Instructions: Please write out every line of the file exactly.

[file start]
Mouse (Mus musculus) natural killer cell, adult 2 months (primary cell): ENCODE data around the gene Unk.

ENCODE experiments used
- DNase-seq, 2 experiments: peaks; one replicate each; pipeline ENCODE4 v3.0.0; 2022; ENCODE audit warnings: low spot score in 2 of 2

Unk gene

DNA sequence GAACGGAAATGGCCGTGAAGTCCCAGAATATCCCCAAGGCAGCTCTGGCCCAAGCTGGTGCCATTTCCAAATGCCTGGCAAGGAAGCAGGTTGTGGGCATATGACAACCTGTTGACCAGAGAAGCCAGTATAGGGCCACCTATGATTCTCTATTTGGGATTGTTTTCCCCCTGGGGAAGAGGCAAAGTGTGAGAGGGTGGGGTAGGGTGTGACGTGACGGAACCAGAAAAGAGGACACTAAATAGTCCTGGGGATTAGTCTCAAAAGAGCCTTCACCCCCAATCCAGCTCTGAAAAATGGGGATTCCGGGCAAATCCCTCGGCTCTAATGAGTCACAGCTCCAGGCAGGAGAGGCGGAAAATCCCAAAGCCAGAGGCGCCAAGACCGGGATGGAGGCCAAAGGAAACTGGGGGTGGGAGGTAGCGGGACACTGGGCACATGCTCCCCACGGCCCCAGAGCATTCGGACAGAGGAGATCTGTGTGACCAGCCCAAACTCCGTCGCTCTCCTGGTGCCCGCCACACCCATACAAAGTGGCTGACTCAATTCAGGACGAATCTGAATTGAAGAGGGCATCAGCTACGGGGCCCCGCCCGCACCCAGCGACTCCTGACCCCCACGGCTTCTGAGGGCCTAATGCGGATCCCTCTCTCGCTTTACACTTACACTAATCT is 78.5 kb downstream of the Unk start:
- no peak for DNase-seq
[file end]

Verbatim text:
Mouse (Mus musculus) natural killer cell, adult 2 months (primary cell): ENCODE data around the gene Unk.

ENCODE experiments used
- DNase-seq, 2 experiments: peaks; one replicate each; pipeline ENCODE4 v3.0.0; 2022; ENCODE audit warnings: low spot score in 2 of 2

Unk gene

DNA sequence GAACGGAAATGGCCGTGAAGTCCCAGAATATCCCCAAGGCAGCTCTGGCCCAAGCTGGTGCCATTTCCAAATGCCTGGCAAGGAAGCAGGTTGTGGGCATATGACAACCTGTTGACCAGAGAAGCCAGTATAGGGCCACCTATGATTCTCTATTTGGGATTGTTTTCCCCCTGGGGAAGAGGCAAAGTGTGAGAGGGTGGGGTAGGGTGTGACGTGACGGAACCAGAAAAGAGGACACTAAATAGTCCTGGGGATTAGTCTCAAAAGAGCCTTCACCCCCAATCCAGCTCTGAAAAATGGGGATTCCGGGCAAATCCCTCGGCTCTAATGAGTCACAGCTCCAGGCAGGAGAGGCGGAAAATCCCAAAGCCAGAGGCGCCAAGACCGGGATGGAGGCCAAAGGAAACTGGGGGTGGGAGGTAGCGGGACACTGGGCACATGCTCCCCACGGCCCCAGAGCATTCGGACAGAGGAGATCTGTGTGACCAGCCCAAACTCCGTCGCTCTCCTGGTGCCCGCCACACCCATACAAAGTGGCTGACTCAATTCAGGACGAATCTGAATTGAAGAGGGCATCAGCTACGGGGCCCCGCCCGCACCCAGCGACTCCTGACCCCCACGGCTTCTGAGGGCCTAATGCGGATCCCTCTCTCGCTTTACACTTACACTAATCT is 78.5 kb downstream of the Unk start:
- no peak for DNase-seq